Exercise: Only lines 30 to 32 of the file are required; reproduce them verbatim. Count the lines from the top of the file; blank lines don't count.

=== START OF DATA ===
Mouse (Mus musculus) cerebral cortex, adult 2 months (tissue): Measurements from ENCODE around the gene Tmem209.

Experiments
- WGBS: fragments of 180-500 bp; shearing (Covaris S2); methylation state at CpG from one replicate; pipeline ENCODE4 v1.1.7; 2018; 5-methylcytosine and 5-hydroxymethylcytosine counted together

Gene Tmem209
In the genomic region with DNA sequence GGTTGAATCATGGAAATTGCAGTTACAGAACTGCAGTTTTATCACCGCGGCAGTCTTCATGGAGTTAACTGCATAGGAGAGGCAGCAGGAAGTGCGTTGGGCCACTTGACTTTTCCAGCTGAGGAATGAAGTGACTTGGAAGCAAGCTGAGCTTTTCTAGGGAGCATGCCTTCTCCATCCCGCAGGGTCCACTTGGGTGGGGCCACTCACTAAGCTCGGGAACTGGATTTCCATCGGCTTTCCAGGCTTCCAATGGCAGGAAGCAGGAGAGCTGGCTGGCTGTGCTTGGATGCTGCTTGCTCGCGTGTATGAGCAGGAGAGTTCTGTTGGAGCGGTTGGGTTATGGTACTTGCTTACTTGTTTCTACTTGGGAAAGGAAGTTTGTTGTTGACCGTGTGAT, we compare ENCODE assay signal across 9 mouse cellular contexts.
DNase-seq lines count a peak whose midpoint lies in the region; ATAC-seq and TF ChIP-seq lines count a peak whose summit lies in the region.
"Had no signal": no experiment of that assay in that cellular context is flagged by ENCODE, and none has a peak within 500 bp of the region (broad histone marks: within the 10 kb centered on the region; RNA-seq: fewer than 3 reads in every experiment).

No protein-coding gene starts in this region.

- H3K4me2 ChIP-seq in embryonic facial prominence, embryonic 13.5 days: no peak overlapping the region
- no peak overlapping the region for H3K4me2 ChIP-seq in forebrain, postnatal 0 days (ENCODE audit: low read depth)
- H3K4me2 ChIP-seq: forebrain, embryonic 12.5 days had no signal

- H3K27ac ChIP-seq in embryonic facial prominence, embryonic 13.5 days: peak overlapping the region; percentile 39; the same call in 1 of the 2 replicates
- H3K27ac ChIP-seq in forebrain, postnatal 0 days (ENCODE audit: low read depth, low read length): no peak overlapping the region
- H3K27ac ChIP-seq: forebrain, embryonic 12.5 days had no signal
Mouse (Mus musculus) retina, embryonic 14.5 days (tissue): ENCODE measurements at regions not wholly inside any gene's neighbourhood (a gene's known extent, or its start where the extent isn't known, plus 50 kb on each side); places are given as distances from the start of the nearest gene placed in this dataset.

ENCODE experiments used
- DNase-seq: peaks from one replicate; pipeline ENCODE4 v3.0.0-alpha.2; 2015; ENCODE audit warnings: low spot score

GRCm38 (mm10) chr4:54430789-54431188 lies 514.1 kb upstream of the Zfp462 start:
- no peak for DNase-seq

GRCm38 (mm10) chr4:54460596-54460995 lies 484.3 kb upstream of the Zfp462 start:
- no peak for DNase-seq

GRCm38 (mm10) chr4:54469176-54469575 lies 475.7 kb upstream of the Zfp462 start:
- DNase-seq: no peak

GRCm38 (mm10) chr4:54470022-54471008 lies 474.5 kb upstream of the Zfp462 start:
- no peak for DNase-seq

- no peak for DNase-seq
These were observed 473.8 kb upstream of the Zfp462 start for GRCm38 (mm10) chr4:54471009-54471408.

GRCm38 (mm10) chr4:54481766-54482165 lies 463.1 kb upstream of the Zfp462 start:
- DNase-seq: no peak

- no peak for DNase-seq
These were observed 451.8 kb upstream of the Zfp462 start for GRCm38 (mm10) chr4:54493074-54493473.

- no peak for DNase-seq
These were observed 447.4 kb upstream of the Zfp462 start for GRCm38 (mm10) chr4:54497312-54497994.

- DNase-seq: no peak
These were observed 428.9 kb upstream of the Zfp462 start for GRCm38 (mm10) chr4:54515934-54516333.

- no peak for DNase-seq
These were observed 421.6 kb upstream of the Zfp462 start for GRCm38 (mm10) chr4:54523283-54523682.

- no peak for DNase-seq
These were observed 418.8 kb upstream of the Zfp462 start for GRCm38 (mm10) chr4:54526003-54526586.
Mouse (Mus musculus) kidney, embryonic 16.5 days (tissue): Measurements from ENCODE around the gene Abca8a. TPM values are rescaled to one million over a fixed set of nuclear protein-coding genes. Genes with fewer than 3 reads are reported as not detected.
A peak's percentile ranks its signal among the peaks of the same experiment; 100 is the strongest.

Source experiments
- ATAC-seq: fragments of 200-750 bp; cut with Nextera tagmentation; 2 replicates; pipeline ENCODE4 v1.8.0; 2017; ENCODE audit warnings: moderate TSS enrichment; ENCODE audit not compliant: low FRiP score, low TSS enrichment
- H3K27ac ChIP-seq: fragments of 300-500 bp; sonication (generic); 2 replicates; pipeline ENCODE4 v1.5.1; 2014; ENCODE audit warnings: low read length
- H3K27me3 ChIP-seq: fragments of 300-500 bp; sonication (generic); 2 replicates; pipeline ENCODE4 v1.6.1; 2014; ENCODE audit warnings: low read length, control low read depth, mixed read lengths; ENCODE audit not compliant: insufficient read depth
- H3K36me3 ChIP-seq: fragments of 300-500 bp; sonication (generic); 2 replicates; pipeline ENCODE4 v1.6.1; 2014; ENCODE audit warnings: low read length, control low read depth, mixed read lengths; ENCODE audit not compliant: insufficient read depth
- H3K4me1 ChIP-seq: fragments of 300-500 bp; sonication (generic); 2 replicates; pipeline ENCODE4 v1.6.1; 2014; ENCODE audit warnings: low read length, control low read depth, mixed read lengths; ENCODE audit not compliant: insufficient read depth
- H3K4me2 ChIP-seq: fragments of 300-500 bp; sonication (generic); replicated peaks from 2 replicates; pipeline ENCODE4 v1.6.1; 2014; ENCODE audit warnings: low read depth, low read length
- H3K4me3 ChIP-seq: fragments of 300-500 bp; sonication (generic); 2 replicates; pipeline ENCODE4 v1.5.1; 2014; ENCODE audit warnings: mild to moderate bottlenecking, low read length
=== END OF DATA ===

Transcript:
- no peak for DNase-seq
These were observed 451.8 kb upstream of the Zfp462 start for GRCm38 (mm10) chr4:54493074-54493473.

- no peak for DNase-seq